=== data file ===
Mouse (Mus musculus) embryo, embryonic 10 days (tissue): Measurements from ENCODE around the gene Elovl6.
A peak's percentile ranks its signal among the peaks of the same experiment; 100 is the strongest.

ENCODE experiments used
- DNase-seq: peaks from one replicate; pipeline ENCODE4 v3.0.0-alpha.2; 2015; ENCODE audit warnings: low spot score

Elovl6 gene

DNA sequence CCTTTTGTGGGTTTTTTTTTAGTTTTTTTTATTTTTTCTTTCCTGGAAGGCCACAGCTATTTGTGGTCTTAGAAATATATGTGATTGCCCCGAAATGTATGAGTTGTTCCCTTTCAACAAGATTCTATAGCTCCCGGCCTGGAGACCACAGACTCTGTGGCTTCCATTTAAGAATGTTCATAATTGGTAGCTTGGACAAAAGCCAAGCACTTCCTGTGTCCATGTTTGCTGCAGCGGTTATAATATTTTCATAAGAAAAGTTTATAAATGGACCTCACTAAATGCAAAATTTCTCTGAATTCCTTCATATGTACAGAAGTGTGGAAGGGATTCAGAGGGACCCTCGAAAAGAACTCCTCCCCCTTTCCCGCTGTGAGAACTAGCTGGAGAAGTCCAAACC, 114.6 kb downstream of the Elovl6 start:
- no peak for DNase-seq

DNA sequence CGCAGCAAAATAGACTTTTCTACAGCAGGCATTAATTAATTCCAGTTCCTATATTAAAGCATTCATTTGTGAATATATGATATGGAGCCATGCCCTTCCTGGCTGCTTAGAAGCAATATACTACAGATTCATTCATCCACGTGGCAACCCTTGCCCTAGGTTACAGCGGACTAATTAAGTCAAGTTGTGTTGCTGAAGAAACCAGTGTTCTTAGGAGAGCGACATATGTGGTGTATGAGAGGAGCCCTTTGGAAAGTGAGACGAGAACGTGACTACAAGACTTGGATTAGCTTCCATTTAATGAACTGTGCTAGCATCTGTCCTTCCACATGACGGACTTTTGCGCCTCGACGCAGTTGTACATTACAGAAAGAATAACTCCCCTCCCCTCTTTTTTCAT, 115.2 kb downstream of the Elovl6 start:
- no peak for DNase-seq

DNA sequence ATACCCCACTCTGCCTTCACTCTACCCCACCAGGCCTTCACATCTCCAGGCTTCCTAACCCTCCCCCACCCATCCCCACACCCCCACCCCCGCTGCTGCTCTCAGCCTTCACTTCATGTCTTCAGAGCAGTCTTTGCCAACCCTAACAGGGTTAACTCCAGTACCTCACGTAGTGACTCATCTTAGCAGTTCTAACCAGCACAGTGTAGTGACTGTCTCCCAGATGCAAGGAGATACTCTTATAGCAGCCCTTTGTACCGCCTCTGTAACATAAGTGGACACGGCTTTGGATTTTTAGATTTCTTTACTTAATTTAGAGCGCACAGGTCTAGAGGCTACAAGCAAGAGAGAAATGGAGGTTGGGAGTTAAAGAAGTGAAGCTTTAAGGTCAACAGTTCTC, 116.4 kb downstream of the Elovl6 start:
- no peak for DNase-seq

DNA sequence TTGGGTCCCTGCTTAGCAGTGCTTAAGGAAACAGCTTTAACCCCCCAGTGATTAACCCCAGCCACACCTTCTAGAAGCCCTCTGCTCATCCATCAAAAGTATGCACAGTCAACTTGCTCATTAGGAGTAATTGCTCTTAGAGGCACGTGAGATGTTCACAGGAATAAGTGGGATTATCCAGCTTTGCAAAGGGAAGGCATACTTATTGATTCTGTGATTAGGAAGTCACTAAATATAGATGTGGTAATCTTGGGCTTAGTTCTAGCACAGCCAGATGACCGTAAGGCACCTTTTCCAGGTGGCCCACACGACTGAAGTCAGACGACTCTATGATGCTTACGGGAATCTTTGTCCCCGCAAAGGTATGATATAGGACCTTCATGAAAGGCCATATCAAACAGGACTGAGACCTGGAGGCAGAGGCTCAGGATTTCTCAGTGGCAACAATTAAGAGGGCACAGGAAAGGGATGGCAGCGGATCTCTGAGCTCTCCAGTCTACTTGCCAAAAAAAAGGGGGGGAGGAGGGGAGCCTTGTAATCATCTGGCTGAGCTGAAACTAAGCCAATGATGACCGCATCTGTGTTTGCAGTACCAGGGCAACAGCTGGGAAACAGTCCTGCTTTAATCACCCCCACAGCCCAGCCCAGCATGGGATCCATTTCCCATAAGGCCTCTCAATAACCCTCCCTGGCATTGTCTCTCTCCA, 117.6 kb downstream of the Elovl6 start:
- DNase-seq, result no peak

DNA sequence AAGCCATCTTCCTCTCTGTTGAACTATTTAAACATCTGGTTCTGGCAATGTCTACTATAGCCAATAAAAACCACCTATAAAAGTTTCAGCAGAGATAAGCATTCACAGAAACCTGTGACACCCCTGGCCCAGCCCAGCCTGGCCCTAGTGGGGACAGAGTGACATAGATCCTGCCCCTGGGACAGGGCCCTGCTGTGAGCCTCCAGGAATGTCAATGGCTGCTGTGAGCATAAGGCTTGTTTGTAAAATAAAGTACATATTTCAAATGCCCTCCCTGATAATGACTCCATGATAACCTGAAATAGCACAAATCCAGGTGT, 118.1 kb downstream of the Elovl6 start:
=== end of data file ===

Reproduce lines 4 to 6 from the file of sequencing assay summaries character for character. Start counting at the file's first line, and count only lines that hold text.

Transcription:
- DNase-seq: peaks from one replicate; pipeline ENCODE4 v3.0.0-alpha.2; 2015; ENCODE audit warnings: low spot score

Elovl6 gene

DNA sequence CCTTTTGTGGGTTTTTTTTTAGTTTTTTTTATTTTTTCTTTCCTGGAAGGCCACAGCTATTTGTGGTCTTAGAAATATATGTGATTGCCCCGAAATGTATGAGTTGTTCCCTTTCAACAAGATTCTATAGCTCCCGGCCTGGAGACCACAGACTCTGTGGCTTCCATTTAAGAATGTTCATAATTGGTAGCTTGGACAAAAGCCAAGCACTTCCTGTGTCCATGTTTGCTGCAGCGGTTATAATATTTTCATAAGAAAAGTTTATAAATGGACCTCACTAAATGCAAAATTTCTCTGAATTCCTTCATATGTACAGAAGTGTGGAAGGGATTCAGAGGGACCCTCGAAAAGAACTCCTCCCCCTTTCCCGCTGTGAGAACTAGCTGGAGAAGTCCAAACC, 114.6 kb downstream of the Elovl6 start: